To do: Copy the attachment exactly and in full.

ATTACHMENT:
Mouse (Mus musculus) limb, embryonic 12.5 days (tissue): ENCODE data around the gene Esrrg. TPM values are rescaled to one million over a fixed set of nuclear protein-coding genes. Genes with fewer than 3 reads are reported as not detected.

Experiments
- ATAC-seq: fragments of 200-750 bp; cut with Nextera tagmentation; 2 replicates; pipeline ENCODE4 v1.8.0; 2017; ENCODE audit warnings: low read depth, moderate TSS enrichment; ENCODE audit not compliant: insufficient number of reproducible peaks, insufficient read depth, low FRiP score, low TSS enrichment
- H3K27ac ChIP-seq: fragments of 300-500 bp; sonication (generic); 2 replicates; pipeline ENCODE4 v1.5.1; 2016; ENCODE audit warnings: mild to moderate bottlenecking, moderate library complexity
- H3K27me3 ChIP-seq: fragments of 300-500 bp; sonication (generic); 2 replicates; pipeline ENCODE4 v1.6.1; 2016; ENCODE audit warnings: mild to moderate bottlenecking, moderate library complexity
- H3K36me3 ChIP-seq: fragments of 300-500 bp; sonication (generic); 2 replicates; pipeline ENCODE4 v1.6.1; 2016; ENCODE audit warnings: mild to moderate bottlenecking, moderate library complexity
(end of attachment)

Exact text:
Mouse (Mus musculus) limb, embryonic 12.5 days (tissue): ENCODE data around the gene Esrrg. TPM values are rescaled to one million over a fixed set of nuclear protein-coding genes. Genes with fewer than 3 reads are reported as not detected.

Experiments
- ATAC-seq: fragments of 200-750 bp; cut with Nextera tagmentation; 2 replicates; pipeline ENCODE4 v1.8.0; 2017; ENCODE audit warnings: low read depth, moderate TSS enrichment; ENCODE audit not compliant: insufficient number of reproducible peaks, insufficient read depth, low FRiP score, low TSS enrichment
- H3K27ac ChIP-seq: fragments of 300-500 bp; sonication (generic); 2 replicates; pipeline ENCODE4 v1.5.1; 2016; ENCODE audit warnings: mild to moderate bottlenecking, moderate library complexity
- H3K27me3 ChIP-seq: fragments of 300-500 bp; sonication (generic); 2 replicates; pipeline ENCODE4 v1.6.1; 2016; ENCODE audit warnings: mild to moderate bottlenecking, moderate library complexity
- H3K36me3 ChIP-seq: fragments of 300-500 bp; sonication (generic); 2 replicates; pipeline ENCODE4 v1.6.1; 2016; ENCODE audit warnings: mild to moderate bottlenecking, moderate library complexity